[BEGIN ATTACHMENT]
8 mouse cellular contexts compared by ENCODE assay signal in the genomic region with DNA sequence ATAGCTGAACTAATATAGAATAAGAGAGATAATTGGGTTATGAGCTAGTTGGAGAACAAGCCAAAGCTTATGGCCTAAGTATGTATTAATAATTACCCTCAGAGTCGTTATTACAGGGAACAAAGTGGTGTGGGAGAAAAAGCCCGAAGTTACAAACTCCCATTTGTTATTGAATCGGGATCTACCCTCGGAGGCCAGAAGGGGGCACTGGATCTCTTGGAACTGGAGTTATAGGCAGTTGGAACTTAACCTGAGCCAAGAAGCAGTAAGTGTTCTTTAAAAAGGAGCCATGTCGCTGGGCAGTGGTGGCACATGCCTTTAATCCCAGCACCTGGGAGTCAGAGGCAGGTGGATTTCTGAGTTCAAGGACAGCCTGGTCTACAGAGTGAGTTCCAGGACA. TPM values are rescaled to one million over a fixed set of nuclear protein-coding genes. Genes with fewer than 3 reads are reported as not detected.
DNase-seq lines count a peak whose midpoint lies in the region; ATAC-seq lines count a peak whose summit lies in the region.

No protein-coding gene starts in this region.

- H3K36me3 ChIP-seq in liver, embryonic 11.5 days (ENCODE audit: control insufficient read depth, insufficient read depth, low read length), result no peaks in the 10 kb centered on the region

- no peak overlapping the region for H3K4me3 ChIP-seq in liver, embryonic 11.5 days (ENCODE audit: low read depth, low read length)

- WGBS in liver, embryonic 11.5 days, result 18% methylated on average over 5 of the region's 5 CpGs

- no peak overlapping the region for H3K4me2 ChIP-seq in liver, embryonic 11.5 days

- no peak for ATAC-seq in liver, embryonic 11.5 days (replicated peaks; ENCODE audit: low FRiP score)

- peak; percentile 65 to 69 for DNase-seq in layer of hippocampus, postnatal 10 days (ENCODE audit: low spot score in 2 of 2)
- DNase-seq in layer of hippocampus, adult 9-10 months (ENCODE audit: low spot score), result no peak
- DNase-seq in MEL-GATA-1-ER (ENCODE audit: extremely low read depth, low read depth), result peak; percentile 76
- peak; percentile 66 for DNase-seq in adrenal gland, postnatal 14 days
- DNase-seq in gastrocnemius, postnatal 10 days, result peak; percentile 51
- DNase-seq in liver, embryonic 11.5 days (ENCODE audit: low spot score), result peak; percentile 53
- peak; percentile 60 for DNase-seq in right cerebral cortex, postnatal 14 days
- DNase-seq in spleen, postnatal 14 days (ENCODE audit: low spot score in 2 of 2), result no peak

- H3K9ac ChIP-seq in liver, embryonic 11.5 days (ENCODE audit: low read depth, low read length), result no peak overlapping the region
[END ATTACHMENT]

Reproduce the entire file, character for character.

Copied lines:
8 mouse cellular contexts compared by ENCODE assay signal in the genomic region with DNA sequence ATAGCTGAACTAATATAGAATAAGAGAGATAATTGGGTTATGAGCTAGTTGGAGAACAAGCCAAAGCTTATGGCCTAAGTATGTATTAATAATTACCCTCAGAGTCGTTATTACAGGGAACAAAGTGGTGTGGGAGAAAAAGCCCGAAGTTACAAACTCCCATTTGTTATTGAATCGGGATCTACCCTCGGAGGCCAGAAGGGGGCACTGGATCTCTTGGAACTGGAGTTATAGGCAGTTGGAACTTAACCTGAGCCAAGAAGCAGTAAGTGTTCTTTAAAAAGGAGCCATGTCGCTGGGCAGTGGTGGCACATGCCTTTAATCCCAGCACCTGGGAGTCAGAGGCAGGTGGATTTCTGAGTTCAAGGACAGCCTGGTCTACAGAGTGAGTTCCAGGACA. TPM values are rescaled to one million over a fixed set of nuclear protein-coding genes. Genes with fewer than 3 reads are reported as not detected.
DNase-seq lines count a peak whose midpoint lies in the region; ATAC-seq lines count a peak whose summit lies in the region.

No protein-coding gene starts in this region.

- H3K36me3 ChIP-seq in liver, embryonic 11.5 days (ENCODE audit: control insufficient read depth, insufficient read depth, low read length), result no peaks in the 10 kb centered on the region

- no peak overlapping the region for H3K4me3 ChIP-seq in liver, embryonic 11.5 days (ENCODE audit: low read depth, low read length)

- WGBS in liver, embryonic 11.5 days, result 18% methylated on average over 5 of the region's 5 CpGs

- no peak overlapping the region for H3K4me2 ChIP-seq in liver, embryonic 11.5 days

- no peak for ATAC-seq in liver, embryonic 11.5 days (replicated peaks; ENCODE audit: low FRiP score)

- peak; percentile 65 to 69 for DNase-seq in layer of hippocampus, postnatal 10 days (ENCODE audit: low spot score in 2 of 2)
- DNase-seq in layer of hippocampus, adult 9-10 months (ENCODE audit: low spot score), result no peak
- DNase-seq in MEL-GATA-1-ER (ENCODE audit: extremely low read depth, low read depth), result peak; percentile 76
- peak; percentile 66 for DNase-seq in adrenal gland, postnatal 14 days
- DNase-seq in gastrocnemius, postnatal 10 days, result peak; percentile 51
- DNase-seq in liver, embryonic 11.5 days (ENCODE audit: low spot score), result peak; percentile 53
- peak; percentile 60 for DNase-seq in right cerebral cortex, postnatal 14 days
- DNase-seq in spleen, postnatal 14 days (ENCODE audit: low spot score in 2 of 2), result no peak

- H3K9ac ChIP-seq in liver, embryonic 11.5 days (ENCODE audit: low read depth, low read length), result no peak overlapping the region